[Aboriginal] aboriginal

John Spencer maillist-aboriginal at barfooze.de
Wed Oct 5 15:21:31 PDT 2011

On 10/04/2011 10:04 PM, Rob Landley wrote:
> On 10/02/2011 07:28 PM, maillist-aboriginal at barfooze.de wrote:
>> On 09/27/2011 02:32 PM, Rob Landley wrote:
>>> On 09/25/2011 10:39 AM, maillist-aboriginal at barfooze.de wrote:
>>>> On 09/25/2011 07:09 AM, Rob Landley wrote:
>>>>> On 09/24/2011 11:51 AM, maillist-aboriginal at barfooze.de wrote:
>>>>>> hi, was playing around with aboriginal lately.
>>>>>> since i haven't seen you on #uclibc lately, i thought i'd just write a
>>>>>> mail...
>>>>> I'm on the road at the moment, with limited internet access.  I get
>>>>> home
>>>>> the 27th.
>>>>>> i was wondering why gcc 4.2.1 has been chosen (i know that 4.2.4 is
>>>>>> the
>>>>>> last one that builds without dependency libraries)
>>>>> 4.2.1 was the last GPLv2 release.  I've built newer ones, but don't
>>>>> distribute them.  I'll probably check in a script to do so at some
>>>>> point, and add a config option for it.
>>>> hmm... what's the difficulty with GPL v3 if i may ask ?
>>> 1) It's not the license the Linux kernel is under, and is incompatible
>>> with the Linux kernel.
>> hmm, didnt know that. is that only for binary distributions ?
> Pretty much all open source licenses only put conditions on binary
> distribution.  Restricting source distribution means "you aren't
> remotely open source".
hmm. that means you have to add a note to the linux distribution that a 
DVD containing the sources
can be ordered at address xy. or you just put up a download which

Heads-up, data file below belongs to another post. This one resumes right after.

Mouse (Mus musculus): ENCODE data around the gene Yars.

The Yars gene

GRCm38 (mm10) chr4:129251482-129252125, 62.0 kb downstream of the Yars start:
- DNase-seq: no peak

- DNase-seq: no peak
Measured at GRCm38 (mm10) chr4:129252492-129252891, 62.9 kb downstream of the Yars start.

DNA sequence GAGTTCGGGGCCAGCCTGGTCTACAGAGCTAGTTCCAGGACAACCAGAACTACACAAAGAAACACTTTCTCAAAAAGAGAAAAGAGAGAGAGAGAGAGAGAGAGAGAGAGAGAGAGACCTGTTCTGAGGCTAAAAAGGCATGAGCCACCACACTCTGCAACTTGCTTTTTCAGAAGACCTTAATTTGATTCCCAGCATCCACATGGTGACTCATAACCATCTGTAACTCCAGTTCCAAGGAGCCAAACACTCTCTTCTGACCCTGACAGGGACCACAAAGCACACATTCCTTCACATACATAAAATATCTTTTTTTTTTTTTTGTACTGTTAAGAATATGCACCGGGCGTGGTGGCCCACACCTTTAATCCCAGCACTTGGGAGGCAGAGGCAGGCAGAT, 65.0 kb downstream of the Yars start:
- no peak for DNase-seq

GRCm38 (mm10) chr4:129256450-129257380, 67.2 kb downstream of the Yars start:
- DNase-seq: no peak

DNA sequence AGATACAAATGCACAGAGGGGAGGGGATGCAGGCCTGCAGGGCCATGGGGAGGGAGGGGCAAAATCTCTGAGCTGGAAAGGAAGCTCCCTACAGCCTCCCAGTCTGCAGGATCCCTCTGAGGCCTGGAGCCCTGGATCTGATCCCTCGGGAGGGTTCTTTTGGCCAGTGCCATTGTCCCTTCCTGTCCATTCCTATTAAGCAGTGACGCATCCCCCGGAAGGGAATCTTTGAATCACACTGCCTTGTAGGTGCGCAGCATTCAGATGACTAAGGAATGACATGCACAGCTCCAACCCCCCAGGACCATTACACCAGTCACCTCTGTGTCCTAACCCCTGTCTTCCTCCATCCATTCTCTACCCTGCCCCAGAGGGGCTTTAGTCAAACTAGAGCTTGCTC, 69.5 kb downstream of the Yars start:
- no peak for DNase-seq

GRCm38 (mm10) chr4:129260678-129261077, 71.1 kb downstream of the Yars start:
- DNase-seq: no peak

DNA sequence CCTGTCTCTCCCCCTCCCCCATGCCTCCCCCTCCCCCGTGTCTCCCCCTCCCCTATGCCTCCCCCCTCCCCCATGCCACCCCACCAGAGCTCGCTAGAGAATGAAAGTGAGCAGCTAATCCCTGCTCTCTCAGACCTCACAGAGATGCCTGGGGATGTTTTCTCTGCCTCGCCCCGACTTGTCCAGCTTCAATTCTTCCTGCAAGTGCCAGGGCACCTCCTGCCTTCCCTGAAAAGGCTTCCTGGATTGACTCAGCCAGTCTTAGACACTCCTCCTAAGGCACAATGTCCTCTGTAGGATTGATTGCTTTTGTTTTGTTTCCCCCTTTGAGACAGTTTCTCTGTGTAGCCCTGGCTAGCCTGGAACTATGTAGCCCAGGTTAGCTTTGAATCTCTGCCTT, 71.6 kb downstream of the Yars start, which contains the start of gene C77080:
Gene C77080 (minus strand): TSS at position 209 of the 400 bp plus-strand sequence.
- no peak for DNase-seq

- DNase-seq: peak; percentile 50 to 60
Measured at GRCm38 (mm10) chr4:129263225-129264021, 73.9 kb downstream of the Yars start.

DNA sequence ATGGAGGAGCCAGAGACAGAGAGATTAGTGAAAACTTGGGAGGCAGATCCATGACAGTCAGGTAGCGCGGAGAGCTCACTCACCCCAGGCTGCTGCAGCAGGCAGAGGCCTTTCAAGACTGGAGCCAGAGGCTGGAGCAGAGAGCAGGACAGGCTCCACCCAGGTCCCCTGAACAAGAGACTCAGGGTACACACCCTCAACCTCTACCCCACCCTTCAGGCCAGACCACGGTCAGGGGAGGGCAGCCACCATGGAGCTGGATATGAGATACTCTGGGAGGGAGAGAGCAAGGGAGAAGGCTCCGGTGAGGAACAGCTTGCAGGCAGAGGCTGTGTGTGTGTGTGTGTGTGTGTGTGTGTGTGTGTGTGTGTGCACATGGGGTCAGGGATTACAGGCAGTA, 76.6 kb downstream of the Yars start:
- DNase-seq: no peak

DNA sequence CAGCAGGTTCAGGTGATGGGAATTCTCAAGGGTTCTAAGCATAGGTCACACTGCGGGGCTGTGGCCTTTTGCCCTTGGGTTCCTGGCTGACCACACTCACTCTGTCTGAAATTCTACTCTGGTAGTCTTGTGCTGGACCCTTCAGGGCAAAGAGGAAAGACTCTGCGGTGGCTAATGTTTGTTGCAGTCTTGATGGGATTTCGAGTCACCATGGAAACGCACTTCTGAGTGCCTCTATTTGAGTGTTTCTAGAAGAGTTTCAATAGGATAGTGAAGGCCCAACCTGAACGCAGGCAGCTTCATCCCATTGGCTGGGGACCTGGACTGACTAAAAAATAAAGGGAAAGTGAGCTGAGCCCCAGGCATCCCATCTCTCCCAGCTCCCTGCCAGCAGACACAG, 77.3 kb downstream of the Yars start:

contains all the sources.
that's slightly uncomfortable since it is more work, but not really a 
big problem, since you basically just have
to publish your already existing build environment plus some tarballs.
> That's why I've been pondering adding build scripts for more recent
> binutils/gcc versions, but not shipping the resulting binaries.  (I
> wouldn't mind so much if they hadn't added mpfr and such and made the
> resulting builds _complete_different_.  Even though they're just
> different versions of the same packages they don't build remotely the
> same way, because the FSF is crazy.  So I'd have to maintain two
> sources/sections/{gcc,binutils}.sh build scripts for those packages,
> which seems silly.)
>> how is it possible that you can get livecd's like ubuntu that have also
>> GPLv3 stuff on em?
> The same way you can have the proprietary binary-only flash plugin on
> your livecd, that's "mere aggregation" according to the last paragraph
> of GPLv2 section 2:
>    In addition, mere aggregation of another work not based on the Program
>    with the Program (or with a work based on the Program) on a volume of
>    a storage or distribution medium does not bring the other work under
>    the scope of this License.
>>> 2) The FSF is crazy and I don't trust them to enforce anything after
>>> they destroyed Linksys and chased Cisco out of the Linux business.
>>> (Cisco outsources all Linux work now so as not to get any FSF copyrights
>>> on them.)
>>> Specifically, after what the FSF did to the Mepis distribution I know
>>> they go after individuals.  (Mepis was an Ubuntu reskin that had
>>> officially partnered with Ubuntu, had press releases from both sides to
>>> that effect, and was relying on Ubuntu's upstream source repositories
>>> for all the packages they hadn't modified.  The FSF sued the one
>>> full-time guy doing Mepis for not mirroring all those unmodified source
>>> packages.  I can send you links if you like.)
>> hmm if thats true, that's pretty evil.
> That's what I thought, yes:
>    http://lwn.net/Articles/193852/
>    http://landley.net/code/toybox/licenserant.html
>    http://landley.net/notes-2008.html#13-12-2008

i've read that all, but it doesn't seem unnecessarily cruel.
a) both cases are about GPL 2 / LGPL 2, not GPL 3